Utopos is a project by Kym Teusner (Teusner wines) and Neil Panuja, making distinctly Barossan wines out of their vineyard. It is named ‘Utopos’ in reference to the root word of Utopia, indicating just how special this vineyard is. The Shiraz is a blend or 90% Shiraz and 10% Mararo (from vines planted between 1974 and 2000), aged in 40% new French oak hogsheads for 24 months. The result is an incredibly concentrated, deep wine, luscious and smooth on the palate, with brilliant balance and length.
With 6% mataro, destemmed with some whole berries and aged in French oak hogsheads (40% new) for 2 years. Deep red purple in the glass, with a perfumed cascade of satsuma plum and macerated blackberry characters, underscored by hints of baking spice, licorice, dark chocolate, vanilla and cedar. The balance is impeccable, with great fruit purity and detail throughout its length; the classy, cedary cut of French oak perhaps a little more noticeable on the palate. Deep, resonant and long, with über-ripe tannins and a sense of brightness to its form.
96 points, Wine Companion (January 2022)
Yes it’s heavy with smoky-vanillin oak and it’s a bit boozy too but the fruit is sweet and rich, the tannin is extremely well managed and the finish is sustained. In short what this wine does is deliver a mountain of flavour in a well-controlled manner. Plum, graphite, chocolate, liquorice and clove flavours flood the mouth in seriously impressive fashion. The smell of this. The intensity. Give it time to mellow, sure, but this delivers a lot.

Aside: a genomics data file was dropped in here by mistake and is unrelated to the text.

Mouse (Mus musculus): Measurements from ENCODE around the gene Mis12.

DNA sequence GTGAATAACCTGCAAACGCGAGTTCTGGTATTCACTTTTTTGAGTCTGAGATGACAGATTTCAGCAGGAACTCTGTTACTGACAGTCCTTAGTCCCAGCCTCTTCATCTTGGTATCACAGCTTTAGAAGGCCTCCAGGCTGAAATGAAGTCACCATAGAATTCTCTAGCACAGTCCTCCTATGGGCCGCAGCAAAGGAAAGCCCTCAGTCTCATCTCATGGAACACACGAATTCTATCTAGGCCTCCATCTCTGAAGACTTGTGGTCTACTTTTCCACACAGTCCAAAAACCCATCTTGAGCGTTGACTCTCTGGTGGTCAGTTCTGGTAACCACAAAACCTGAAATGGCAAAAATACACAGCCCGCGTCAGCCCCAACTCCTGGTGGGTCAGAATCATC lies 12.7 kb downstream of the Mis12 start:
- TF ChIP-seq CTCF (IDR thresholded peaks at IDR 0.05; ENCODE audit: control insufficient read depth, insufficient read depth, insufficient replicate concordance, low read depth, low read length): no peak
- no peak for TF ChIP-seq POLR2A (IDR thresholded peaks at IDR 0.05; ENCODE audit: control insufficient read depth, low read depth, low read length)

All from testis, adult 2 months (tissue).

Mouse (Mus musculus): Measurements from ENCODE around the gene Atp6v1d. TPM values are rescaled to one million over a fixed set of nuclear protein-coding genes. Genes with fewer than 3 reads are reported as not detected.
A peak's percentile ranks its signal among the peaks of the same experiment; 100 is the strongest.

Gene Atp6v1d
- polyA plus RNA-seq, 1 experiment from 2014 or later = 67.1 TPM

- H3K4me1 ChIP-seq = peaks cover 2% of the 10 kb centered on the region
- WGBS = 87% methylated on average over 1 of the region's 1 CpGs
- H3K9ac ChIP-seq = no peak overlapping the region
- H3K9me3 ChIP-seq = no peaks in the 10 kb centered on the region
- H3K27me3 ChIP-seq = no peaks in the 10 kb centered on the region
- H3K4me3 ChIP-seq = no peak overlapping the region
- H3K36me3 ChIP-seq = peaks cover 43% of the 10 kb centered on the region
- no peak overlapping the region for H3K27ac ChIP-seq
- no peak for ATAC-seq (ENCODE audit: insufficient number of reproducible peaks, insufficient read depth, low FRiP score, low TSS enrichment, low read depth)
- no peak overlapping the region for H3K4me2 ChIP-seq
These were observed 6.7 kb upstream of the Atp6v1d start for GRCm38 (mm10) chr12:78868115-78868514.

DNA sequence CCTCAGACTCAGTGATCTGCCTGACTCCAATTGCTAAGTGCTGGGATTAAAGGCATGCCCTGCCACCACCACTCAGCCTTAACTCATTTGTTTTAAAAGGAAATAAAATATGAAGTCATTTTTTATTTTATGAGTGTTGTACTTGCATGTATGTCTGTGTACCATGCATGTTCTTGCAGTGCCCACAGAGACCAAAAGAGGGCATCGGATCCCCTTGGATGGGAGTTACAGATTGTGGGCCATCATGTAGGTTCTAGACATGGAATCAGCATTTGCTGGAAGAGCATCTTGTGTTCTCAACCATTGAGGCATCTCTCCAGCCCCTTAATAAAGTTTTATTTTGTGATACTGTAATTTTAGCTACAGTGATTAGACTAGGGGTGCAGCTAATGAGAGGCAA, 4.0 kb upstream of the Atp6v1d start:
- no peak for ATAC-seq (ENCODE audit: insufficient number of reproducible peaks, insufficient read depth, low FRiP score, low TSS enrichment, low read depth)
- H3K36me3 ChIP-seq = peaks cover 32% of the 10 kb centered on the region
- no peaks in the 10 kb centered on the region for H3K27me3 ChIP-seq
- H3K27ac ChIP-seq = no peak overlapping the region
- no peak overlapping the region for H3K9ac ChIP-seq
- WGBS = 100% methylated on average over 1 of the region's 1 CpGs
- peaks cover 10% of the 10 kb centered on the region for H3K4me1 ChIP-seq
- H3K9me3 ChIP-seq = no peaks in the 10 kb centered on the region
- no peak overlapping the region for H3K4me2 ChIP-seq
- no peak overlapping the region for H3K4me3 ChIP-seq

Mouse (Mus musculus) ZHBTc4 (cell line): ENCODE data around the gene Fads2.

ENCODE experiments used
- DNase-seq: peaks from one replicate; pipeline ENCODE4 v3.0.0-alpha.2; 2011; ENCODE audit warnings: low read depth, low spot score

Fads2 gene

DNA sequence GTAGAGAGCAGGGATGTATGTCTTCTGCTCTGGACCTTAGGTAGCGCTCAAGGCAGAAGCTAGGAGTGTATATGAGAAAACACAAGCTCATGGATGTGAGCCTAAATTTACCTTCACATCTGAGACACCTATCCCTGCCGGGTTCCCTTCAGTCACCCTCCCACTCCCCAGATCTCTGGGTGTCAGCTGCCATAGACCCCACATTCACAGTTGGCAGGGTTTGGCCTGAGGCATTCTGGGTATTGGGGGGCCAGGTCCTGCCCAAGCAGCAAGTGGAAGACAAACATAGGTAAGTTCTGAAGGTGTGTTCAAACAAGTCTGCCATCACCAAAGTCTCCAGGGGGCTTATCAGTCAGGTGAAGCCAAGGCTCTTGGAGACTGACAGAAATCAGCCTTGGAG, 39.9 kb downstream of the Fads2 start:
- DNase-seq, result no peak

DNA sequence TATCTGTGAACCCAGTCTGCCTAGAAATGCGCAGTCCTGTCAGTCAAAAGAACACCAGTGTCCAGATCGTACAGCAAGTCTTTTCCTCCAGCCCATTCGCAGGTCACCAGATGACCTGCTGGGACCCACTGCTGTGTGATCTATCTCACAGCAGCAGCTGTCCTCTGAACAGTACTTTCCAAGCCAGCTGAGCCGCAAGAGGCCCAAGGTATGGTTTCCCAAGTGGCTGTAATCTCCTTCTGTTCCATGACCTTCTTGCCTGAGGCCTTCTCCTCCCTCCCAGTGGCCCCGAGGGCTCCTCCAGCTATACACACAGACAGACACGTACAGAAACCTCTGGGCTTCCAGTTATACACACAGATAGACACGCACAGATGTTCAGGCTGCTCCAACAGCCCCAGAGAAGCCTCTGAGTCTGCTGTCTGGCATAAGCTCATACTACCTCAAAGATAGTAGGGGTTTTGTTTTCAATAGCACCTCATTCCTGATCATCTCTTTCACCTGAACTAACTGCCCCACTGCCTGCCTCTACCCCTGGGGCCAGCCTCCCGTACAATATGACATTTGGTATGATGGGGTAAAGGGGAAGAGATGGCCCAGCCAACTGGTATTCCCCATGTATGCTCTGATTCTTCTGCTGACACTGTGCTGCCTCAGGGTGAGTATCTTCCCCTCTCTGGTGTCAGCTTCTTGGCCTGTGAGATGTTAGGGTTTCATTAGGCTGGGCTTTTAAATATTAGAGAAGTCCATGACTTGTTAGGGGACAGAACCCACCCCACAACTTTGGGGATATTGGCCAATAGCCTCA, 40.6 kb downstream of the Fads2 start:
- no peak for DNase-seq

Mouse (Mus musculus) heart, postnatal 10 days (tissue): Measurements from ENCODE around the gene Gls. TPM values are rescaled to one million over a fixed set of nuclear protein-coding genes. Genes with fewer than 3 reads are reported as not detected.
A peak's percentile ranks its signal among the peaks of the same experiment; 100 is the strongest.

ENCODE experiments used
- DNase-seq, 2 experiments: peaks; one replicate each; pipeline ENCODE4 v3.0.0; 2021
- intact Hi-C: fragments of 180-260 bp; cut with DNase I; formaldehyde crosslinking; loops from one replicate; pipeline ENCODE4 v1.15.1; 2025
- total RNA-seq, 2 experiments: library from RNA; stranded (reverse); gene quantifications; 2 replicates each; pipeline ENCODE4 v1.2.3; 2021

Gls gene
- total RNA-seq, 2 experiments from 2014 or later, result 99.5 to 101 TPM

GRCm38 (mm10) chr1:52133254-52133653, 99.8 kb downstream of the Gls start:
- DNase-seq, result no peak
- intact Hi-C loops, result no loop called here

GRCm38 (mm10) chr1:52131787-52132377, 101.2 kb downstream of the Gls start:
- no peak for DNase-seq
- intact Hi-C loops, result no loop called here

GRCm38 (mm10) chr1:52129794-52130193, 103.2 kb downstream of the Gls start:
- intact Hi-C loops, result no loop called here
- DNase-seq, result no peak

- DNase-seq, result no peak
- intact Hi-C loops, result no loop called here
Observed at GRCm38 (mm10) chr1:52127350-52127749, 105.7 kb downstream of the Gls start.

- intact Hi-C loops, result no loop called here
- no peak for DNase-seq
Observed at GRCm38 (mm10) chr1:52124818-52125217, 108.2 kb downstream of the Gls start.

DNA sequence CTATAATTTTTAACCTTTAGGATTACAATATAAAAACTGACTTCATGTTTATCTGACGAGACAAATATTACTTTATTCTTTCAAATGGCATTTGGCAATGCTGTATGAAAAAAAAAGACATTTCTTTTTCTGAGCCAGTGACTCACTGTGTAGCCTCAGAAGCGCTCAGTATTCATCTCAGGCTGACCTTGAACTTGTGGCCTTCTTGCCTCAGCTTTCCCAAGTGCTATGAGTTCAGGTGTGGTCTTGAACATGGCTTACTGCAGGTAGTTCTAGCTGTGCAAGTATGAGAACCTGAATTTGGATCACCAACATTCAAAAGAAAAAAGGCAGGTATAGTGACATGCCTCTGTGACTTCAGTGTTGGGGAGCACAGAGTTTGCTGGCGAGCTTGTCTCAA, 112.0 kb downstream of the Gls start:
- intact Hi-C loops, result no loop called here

93+ points, The Wine Front (February 2022)
A very rich and ripe nose of mulberries, blackberries, dark chocolate, baking spices and plums, as well as currants and cedar. The palate has a very rich and plush feel with mouth-filling, ripe plum and blackberry flavors. Spiced pudding-like finish. Drink over the next seven years.
93 points, JamesSuckling.com (July 2021)
Colonel William Light, the South Australian colony’s Surveyor-General, named the Barossa in 1837 after the site of an English victory over the French in the Spanish Peninsular War. In the mid-1800’s Silesian and English immigrants settled in the area. The Barossa itself comprises two distinct sub-regions: Eden Valley and the warmer Barossa Valley floor at 270m.The Barossa Valley enjoys a warm Mediterranean climate characterised by hot dry summers and relatively low rainfall. Cool sea breezes from the Gulf of St Vincent modify the temperature, however hot northerly winds can occasionally dominate creating considerable vine stress. Many older established vineyards are dry-grown, but supplementary irrigation is also extensively used. The valley is comprised of rich brown soils and alluvial sands. A long history of uninterrupted viticulture in the area means the Barossa valley is home to Australia’s largest concentration of old-vine Shiraz, Grenache and Mourvedre with many over 100 years old. Although most famous for Shiraz, the Barossa can also produce fragrant and deliciously fruity Grenache blends and beautifully rich, chocolatey Cabernet Sauvignons.